When you’re a young college student, it’s easy to get caught up in what seems like a groundbreaking intellectual pursuit of knowledge that actually is run-of-the-mill old news. You’re young and naive, and ideas you just read from old books seem like your own original thoughts. Centuries-old discredited theories and ancient controversies seem very important on the tabula rasa of a young mind. With age comes experience and better judgment. With age comes the willingness to look past the inflammatory to the verdict of history. The results of ideas put into practice outweigh the promises of the ideas still in theoretical form.
You would think that the director of a Catholic think tank would avoid falling into the trap of a college freshman, but somehow Matthew Rose has fallen into it. He takes the self-asserted truth of atheists in the Alt Right and frames it as the truth that overarches the entire Alt Right. In his article for First Things, “The Anti-Christian Alt Right,” he meditates on the anti-Christian sentiments of Spengler, Evola, and Benoist as interpreted by Richard Spencer. Silly rabbit, Trix are for kids. He might as well have taken William Lloyd Garrison’s indictment of the South as the entire, objective truth of the antebellum United States. On second thought, he probably does, which would further condemn his pseudo-intellectualism a la Doug Wilson.
Seriously, how stupid do you have to be to take quotes from Richard Spencer as definitive statements of a movement that owes some, but little, to him? He is famous for taking left-wing stands on everything other than race. With the exception of the topic of race, Spencer’s personality and beliefs do not even remotely define the Alt Right. Even with respect to race, his statements are not in themselves definitive, because the movement is decentralized. If Rose had done more research into the movement’s internal debates, he would have known that religion is notoriously contentious in the Alt Right. The debate between anti-Christian and pro-Christian members of the Alt Right is a serious one. It is also an unresolved one, contra Rose’s assertion that the Alt Right is and will forever be anti-Christian.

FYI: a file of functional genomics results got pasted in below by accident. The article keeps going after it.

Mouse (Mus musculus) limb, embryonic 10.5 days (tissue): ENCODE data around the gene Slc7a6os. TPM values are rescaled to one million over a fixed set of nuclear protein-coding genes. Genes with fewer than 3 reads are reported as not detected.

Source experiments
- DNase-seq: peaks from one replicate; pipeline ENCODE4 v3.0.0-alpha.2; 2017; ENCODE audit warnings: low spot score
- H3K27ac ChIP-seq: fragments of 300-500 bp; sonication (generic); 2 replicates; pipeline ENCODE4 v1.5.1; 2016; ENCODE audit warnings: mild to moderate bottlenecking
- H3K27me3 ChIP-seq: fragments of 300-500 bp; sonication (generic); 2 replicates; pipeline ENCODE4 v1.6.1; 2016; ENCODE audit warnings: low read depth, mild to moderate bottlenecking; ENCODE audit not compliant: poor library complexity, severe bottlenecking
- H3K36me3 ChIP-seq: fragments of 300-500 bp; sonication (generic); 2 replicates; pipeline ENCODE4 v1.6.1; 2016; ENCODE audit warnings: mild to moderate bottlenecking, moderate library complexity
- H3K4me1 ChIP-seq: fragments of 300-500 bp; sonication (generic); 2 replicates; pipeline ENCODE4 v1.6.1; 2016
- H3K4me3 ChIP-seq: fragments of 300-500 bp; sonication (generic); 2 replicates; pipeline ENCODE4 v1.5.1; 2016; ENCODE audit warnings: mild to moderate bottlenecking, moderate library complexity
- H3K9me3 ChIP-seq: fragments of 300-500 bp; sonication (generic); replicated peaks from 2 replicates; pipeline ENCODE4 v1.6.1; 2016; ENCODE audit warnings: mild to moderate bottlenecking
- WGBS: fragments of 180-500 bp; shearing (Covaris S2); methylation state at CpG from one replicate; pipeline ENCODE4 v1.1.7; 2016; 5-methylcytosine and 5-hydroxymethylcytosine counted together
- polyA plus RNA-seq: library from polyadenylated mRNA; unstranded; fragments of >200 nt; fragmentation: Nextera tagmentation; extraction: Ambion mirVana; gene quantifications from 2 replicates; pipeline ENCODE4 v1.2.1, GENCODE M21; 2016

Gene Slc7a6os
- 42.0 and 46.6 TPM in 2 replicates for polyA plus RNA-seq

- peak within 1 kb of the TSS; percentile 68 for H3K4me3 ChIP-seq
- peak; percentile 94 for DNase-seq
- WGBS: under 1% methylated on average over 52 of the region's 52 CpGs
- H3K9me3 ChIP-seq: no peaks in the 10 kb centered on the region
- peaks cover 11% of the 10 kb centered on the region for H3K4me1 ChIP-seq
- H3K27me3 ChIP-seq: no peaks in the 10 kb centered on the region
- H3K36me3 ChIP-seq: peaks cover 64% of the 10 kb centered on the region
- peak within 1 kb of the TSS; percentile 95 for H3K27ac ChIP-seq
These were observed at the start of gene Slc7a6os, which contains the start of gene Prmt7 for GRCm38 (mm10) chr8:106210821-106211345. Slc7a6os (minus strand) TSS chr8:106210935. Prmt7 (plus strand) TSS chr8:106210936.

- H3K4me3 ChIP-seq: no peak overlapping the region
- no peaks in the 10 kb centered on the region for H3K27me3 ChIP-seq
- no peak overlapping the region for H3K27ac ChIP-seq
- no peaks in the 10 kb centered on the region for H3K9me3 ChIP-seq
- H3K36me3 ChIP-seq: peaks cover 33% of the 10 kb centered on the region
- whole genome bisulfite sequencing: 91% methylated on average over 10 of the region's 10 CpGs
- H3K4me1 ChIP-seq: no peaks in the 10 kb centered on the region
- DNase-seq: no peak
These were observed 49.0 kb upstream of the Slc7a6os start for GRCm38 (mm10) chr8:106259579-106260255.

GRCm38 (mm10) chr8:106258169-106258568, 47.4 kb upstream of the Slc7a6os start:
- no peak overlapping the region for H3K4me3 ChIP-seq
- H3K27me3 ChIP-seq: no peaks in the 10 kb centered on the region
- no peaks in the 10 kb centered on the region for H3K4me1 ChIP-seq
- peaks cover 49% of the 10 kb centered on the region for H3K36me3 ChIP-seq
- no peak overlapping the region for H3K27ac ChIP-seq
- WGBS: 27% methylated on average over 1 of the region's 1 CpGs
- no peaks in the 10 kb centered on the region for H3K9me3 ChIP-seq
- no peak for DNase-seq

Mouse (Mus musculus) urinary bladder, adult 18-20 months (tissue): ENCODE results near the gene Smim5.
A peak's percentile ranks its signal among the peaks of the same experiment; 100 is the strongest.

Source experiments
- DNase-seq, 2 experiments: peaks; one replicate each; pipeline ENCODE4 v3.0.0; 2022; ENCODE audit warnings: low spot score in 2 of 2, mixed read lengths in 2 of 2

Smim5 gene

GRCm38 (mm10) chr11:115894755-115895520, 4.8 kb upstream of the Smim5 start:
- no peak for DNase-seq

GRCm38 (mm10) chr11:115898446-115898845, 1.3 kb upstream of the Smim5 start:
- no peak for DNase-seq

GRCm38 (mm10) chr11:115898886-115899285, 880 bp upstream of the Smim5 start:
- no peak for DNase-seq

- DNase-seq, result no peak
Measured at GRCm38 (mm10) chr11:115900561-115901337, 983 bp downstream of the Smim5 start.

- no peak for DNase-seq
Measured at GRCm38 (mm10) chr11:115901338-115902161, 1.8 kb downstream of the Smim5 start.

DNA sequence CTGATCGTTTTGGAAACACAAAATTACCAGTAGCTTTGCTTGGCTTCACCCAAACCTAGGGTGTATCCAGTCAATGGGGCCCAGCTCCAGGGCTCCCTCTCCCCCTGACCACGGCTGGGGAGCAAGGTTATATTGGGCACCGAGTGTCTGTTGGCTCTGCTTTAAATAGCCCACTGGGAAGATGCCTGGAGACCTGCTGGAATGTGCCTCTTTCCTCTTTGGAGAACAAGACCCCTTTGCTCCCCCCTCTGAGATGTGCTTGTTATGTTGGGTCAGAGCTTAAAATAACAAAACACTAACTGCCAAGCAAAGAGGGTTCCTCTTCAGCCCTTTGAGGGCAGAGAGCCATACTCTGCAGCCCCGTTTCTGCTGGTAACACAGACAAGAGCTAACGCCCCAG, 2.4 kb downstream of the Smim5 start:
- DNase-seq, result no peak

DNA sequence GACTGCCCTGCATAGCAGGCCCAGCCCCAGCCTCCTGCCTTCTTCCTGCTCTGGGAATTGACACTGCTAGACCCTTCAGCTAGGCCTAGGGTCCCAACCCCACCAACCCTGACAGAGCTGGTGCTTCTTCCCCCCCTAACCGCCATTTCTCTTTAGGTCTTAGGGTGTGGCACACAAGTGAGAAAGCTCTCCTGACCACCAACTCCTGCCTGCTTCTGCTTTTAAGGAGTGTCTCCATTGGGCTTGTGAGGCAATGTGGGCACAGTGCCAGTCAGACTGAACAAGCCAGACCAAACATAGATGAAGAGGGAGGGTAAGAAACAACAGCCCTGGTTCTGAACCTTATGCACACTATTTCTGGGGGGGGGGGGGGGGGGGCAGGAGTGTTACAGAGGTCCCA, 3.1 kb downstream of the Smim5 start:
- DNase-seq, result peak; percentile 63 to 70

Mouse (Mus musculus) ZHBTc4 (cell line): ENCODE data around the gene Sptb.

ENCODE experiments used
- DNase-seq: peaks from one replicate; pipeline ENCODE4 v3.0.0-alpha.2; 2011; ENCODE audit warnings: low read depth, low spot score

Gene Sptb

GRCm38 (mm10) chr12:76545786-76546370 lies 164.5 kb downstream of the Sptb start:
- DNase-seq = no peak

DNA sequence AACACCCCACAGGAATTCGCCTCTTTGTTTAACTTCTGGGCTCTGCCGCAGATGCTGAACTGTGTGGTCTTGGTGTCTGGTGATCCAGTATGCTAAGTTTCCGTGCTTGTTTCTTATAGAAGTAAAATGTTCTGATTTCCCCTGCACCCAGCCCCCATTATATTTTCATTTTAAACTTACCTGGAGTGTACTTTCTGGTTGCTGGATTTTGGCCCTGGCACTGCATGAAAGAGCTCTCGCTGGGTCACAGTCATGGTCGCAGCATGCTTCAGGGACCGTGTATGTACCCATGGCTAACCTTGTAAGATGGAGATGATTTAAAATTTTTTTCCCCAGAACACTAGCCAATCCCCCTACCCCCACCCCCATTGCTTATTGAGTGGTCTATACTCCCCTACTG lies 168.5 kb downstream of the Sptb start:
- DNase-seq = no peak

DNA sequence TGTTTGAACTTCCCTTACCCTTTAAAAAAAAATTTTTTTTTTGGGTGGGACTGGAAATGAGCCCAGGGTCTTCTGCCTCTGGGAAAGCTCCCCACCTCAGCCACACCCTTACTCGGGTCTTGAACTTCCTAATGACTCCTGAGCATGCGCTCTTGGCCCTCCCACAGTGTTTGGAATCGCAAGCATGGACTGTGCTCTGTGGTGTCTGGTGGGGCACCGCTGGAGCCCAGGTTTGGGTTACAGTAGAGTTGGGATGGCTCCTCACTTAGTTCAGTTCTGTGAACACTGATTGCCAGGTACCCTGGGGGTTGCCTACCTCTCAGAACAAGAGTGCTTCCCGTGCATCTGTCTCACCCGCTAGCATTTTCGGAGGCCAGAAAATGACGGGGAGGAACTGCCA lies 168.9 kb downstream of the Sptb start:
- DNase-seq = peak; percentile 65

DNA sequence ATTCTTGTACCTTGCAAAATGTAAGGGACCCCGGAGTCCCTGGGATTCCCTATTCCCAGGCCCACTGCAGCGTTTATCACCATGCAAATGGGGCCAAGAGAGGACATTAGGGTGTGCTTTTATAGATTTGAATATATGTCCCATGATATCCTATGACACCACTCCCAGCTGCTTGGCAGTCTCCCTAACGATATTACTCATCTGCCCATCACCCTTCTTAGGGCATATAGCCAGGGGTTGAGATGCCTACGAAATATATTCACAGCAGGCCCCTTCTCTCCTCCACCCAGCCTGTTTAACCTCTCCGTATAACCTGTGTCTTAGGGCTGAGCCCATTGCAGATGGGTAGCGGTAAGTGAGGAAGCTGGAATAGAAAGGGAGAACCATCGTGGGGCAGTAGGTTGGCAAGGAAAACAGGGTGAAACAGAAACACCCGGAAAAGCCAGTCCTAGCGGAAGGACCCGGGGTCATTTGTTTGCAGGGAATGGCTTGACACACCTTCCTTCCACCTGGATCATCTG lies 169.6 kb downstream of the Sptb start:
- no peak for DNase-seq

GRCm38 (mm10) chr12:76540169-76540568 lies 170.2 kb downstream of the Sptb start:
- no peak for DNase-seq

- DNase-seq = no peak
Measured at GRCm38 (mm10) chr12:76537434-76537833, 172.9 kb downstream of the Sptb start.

To a guy with a hammer, the solution to everything is to use the hammer. To an intellectual, the solution to everything (and the cause of every problem) is an idea. Without discounting the important role that ideas play in all of life, Rose should have done more research. He would have discovered that most members of the Alt Right would rather have a great society than a great idea. There is a healthy, strong strain of pragmatism that runs throughout the Alt Right. I mention this to point out the fact that the anti-Christian sentiment Rose harped on, courtesy of Spencer et al., is not nearly so strong or important as he might want to think.